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For Immediate Release, August 12, 2013

Contact: Brett Hartl, (202) 817-8121

Agency Backtracks on Attempt to Exclude Wolf Experts From Review of Delisting Proposal

WASHINGTON— The U.S. Fish and Wildlife Service today announced that it will put on hold the scientific peer review of its proposal to remove protections for gray wolves across the country while it reviews its own actions leading to the disqualification of three scientists from the review panel.

Last week it was revealed that three scientists were excluded from the peer review because they signed a letter calling into question some of the science behind the proposal to delist the gray wolf. While the Service initially claimed that it had not asked for the three scientists to be removed, emails between the contractor supervising the peer review process and the scientists themselves confirmed that the Service had in fact done exactly that.

“We’re glad to see the Fish and Wildlife Service admit this mistake and hope this means there will be a true independent review of this deeply flawed proposal to remove protections for gray wolves,” said Brett Hartl, endangered species policy director with the Center for Biological Diversity. “Unfortunately, this is but one example of how the Fish and Wildlife Service has been twisting the scientific process to get the desired political result of no more protections for wolves.”  

Peer review, a step required by the Endangered Species Act, is critical in ensuring that federal protections are not lifted before a species is fully recovered. In the case of the wolves, the Fish and Wildlife Service is contracting with a private company to conduct the peer review. Recognizing their scientific expertise, the private contractor hired for the review contacted several of the signers to the letter to participate in the review, including Dr. John Vucetich, Dr. Robert Wayne and Dr. Roland Kays.  As part of its contract, the outside contractor was required to submit the résumés of each peer reviewer to the Service with the names redacted. However, because each of these scientists has published hundreds of articles, it was easy for the Service to deduce who the contractor had selected. The Service then sent the contractor a copy of the letter asking that any signers be removed.  

“The Service should take a moment to reflect on why it felt it was necessary to go to such lengths to control the peer review process of this proposal,” said Hartl. “Perhaps it’s because the decision to delist the gray wolf is based on politics, not solely on the best available science.”

This is the first time the Fish and Wildlife Service has imposed restrictions at the outset for whether scientists could be involved in peer review based on what it termed an “affiliation with an advocacy position.” In contrast, during the review of the 2012 proposal to designate critical habitat for the northern spotted owl, the agency invited 40 scientists to participate, a number of whom had spoken out for stronger protections for the owl, to review the proposal and none were preemptively disqualified from the review. In what was a clear attempt to limit meaningful scientific comment, the peer review process was put in jeopardy.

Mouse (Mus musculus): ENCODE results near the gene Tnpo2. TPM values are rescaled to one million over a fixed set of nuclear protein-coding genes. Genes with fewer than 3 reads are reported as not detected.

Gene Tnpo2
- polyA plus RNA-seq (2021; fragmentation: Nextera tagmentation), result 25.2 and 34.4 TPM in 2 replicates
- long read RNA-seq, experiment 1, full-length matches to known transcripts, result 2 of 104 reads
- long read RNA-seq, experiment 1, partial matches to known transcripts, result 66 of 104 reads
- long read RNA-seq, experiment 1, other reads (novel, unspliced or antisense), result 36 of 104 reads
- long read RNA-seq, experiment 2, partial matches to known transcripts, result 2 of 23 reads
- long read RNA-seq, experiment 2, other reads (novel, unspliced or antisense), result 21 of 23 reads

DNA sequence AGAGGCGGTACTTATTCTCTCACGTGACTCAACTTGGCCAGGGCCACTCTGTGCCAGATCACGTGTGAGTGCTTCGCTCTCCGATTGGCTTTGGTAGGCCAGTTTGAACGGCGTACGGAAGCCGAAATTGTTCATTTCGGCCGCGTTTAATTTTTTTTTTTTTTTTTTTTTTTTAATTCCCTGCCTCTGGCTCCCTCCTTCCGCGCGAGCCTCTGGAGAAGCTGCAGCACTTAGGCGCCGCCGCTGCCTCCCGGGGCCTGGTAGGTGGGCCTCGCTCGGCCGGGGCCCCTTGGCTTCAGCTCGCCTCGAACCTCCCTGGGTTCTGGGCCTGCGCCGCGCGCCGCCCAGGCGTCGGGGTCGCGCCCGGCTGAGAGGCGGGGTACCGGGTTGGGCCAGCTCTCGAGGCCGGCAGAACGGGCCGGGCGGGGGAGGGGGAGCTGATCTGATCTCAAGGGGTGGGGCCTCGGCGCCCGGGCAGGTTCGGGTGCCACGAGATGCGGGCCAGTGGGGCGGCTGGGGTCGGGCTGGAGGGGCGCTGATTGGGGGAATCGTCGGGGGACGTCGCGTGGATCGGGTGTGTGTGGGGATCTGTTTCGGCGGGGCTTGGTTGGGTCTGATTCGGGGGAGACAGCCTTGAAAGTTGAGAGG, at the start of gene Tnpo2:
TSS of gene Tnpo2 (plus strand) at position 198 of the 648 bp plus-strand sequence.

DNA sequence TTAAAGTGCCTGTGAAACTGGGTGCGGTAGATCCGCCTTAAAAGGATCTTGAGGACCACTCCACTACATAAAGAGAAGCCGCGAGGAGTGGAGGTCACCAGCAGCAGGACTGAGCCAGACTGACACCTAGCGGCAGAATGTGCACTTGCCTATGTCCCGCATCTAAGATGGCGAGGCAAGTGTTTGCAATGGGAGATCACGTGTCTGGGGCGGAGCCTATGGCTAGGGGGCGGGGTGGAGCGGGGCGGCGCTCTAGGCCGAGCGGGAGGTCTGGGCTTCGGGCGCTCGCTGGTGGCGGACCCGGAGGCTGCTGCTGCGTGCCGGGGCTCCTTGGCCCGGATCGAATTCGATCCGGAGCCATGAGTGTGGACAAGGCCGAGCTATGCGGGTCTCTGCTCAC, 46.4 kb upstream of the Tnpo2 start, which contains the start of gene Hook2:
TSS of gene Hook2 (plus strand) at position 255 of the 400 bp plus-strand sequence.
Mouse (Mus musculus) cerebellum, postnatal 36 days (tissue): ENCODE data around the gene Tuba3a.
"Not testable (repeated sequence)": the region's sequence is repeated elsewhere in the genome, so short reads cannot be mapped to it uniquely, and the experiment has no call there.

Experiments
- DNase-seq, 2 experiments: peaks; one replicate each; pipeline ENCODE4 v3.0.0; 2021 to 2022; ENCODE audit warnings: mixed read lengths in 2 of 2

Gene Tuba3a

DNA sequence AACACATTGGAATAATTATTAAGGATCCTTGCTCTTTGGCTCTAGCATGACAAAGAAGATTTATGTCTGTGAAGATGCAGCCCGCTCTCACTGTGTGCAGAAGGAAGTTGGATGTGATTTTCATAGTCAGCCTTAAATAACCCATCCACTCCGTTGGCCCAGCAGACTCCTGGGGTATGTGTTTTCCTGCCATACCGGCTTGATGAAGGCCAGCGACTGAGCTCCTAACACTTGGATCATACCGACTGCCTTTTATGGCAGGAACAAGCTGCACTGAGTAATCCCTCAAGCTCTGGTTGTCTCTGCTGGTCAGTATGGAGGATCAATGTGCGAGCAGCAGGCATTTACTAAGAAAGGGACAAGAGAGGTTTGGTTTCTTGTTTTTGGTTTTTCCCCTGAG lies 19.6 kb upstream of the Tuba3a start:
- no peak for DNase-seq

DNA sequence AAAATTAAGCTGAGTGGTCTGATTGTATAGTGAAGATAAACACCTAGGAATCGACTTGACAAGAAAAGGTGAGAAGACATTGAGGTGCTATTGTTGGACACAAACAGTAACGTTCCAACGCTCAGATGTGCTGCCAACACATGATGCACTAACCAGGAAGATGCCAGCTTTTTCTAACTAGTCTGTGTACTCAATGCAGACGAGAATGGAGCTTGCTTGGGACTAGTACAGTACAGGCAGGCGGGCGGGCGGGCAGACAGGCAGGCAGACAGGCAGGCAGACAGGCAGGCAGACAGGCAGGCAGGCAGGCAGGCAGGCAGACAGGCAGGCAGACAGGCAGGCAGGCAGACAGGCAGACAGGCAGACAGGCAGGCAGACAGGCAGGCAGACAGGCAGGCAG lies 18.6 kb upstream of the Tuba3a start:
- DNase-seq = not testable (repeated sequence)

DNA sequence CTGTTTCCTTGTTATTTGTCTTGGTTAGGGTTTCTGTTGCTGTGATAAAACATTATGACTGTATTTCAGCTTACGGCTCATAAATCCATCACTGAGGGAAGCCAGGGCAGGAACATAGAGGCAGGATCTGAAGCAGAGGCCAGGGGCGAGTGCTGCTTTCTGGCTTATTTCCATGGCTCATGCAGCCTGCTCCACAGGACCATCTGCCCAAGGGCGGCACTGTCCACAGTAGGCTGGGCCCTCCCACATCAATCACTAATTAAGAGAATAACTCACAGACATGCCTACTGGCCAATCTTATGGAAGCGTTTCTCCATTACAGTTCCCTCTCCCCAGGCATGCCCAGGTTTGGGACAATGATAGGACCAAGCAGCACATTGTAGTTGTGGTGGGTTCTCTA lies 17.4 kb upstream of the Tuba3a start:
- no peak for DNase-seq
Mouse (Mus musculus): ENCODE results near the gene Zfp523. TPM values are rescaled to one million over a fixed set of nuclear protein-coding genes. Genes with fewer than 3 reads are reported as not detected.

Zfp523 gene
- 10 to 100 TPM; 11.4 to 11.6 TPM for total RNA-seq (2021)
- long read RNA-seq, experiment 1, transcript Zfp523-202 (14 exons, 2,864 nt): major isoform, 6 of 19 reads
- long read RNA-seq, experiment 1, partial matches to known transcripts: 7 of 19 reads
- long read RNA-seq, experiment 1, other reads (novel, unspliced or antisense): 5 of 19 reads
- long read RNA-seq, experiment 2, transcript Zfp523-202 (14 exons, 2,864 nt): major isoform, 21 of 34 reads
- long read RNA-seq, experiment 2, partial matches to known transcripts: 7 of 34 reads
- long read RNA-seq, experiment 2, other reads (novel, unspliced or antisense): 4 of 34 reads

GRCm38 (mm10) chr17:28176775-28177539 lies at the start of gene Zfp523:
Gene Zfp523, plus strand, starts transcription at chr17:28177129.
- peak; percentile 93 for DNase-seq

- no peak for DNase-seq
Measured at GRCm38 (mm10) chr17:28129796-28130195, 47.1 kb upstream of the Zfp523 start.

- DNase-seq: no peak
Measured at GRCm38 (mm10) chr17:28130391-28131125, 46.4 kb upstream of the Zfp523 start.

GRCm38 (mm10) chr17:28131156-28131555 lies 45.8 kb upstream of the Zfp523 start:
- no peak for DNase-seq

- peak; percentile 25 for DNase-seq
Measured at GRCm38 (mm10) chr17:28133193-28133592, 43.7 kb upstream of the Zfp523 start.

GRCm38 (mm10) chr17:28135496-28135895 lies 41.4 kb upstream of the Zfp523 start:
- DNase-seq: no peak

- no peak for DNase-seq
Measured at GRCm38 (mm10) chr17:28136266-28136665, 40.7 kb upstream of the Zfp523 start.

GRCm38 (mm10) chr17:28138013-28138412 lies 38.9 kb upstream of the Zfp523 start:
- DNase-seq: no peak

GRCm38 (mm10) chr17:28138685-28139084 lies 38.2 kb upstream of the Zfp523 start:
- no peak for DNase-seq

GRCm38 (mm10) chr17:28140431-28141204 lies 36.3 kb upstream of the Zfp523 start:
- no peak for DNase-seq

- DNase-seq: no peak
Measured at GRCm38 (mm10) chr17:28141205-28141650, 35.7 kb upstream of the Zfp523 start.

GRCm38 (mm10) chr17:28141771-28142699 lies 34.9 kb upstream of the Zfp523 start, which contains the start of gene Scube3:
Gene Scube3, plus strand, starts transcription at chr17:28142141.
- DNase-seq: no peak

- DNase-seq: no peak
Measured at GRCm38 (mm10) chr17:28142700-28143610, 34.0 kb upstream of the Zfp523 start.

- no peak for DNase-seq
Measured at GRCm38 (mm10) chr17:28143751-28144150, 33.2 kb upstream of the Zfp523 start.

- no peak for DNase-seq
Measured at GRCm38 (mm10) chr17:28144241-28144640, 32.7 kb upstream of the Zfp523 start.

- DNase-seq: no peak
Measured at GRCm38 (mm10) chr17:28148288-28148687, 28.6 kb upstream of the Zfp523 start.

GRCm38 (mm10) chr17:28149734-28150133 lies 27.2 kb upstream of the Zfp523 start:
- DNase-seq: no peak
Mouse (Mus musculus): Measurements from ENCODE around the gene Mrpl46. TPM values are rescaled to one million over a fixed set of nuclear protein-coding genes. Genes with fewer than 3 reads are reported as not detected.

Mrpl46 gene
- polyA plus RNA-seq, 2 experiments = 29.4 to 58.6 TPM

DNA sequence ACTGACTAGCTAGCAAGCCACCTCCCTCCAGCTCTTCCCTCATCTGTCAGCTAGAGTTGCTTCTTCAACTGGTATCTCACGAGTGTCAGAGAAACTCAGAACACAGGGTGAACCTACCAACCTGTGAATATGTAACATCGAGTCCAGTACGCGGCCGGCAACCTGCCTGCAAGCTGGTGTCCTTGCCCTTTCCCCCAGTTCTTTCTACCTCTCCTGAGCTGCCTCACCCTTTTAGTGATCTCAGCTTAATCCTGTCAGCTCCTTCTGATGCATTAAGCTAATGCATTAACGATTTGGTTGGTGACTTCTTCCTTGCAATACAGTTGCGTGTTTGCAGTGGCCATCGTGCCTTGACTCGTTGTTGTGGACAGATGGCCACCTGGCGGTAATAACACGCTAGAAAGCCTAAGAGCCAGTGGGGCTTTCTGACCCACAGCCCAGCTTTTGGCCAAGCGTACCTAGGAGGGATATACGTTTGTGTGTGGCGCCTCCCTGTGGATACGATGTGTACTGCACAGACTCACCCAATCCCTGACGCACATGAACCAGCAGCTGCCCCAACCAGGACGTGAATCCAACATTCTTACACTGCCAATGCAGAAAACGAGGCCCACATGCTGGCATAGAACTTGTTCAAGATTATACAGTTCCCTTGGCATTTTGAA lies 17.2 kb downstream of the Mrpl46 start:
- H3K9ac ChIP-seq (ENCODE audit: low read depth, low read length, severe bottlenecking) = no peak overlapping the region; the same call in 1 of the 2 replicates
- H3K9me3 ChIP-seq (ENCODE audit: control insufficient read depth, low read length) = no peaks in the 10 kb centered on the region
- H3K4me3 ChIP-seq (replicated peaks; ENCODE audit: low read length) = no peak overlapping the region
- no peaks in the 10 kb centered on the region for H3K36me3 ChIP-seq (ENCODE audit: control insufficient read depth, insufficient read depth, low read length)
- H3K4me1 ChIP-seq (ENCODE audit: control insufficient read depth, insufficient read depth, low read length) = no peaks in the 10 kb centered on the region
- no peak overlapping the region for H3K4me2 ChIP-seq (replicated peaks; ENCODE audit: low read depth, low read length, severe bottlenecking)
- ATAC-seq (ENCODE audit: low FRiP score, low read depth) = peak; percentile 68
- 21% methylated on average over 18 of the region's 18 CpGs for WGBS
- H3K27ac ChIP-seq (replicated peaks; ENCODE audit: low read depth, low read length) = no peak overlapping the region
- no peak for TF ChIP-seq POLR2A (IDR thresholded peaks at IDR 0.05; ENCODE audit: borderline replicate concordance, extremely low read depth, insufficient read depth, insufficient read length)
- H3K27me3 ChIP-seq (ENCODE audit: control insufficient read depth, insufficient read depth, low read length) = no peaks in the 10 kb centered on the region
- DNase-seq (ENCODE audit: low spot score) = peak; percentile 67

The Service also appears to have circumvented proper scientific channels in concluding that there are two different wolf species in the United States, the gray wolf (Canis lupus) and the eastern wolf (Canis lycaon), a determination that formed a primary basis for removing protections. Rather than attempting to publish their taxonomic findings in an independent, outside journal subject to normal peer review processes, the Service revived North American Fauna, an internal agency publication that had been dormant for more than 20 years, just to publish this one taxonomic proposal on wolves. 

The letter from the scientists and another from the American Society of Mammalogists raised a number of scientific questions about the agency’s proposal to remove protections for wolves, which today survive in just 5 percent of their historic range in the lower 48. In particular, they questioned how wolves could be considered recovered when the species is absent from significant portions its range, and a determination by the Service that there are two species of wolves in the United States, the gray wolf (Canis lupus) and the eastern wolf (Canis lycaon). These are important questions that should be thoroughly vetted.

Background on Scientists Excluded from Review:

The following scientists were excluded based on the Service’s new restrictions on peer reviewers:

  • Dr. John Vucetich of Michigan Technological University. Vucetich has been studying the wolves of Isle Royale National Park for the past 20 years and is one of nation’s leading wolf researchers. Vucetich was a member of the Mexican wolf recovery team and in 2011 participated as a peer reviewer of the Service’s decision to drop federal protections for the gray wolf in Wyoming.
  • Dr. Robert Wayne of the University of California, Los Angeles. Wayne is a leading wildlife geneticist and has studied the evolutionary and ecological relationship between wolves and other canine species in the United States and around the world.
  • Dr. Roland Kays of North Carolina State University. Kays is a zoologist whose research focuses on the ecology and conservation of mammals. Kays’ research has focused on the genetic relationship and evolution of wolves and coyotes in North America.

The Center for Biological Diversity is a national, nonprofit conservation organization with more than 625,000 members and online activists dedicated to the protection of endangered species and wild places.

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